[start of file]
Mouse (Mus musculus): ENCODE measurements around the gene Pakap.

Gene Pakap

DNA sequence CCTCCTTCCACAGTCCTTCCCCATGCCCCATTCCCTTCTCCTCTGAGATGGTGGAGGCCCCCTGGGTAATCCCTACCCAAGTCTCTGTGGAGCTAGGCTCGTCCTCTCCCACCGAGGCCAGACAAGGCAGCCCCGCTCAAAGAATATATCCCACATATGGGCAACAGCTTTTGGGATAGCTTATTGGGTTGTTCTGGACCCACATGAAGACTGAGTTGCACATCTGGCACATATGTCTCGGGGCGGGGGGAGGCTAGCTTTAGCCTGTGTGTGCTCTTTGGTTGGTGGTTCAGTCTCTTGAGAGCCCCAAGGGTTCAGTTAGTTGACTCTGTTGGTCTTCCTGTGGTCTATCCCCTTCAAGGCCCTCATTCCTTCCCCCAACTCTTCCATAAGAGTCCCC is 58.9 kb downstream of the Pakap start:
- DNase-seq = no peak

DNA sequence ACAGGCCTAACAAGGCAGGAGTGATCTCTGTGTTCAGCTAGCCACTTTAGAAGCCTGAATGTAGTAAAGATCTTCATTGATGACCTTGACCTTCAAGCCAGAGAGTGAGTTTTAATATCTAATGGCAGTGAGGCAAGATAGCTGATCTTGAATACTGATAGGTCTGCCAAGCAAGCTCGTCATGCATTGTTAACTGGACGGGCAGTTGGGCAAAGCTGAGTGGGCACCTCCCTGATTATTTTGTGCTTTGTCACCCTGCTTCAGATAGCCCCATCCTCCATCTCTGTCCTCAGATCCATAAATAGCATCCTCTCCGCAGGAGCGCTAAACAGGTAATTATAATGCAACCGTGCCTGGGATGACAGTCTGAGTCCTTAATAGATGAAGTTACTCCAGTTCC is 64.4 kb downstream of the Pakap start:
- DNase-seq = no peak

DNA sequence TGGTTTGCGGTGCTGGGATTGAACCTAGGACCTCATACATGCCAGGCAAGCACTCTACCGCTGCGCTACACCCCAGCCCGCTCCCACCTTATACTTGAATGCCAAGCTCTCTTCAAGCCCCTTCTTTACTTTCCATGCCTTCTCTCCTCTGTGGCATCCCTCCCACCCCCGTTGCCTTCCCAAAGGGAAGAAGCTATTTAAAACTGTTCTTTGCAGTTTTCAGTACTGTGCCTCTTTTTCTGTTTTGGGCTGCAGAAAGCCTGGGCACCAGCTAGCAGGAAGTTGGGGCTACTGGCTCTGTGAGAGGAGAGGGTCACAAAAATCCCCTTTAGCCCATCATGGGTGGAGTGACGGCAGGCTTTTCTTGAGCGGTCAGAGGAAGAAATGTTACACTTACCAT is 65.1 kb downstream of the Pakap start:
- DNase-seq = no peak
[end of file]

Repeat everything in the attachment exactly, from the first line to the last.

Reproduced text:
Mouse (Mus musculus): ENCODE measurements around the gene Pakap.

Gene Pakap

DNA sequence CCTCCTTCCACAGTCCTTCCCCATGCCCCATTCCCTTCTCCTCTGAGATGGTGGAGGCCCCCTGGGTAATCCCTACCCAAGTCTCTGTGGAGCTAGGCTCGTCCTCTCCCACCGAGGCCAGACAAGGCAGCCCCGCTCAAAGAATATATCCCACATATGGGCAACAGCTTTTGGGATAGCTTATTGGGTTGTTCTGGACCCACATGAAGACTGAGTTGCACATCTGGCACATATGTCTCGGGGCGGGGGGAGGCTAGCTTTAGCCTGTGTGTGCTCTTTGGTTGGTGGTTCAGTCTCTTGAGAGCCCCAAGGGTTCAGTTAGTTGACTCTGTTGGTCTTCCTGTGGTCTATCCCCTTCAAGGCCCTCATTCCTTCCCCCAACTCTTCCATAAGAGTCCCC is 58.9 kb downstream of the Pakap start:
- DNase-seq = no peak

DNA sequence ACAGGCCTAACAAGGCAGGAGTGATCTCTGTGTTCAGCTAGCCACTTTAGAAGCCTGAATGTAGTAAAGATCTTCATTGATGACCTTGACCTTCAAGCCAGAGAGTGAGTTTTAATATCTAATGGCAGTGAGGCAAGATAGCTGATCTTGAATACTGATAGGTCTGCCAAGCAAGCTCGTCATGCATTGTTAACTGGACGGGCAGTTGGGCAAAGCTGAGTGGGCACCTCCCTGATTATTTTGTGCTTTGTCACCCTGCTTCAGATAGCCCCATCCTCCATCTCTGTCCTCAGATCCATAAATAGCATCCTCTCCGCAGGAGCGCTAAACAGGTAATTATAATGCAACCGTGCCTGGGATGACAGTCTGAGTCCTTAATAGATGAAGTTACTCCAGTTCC is 64.4 kb downstream of the Pakap start:
- DNase-seq = no peak

DNA sequence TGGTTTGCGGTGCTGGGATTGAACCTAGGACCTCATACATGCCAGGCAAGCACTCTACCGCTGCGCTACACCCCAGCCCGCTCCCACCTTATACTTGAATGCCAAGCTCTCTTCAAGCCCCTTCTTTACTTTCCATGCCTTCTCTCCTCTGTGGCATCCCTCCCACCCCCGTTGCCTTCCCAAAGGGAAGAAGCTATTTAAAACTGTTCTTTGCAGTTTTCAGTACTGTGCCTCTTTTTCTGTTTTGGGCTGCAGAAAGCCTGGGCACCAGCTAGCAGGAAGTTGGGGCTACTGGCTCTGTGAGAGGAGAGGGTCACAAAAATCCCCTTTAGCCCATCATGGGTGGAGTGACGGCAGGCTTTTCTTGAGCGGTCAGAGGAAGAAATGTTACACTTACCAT is 65.1 kb downstream of the Pakap start:
- DNase-seq = no peak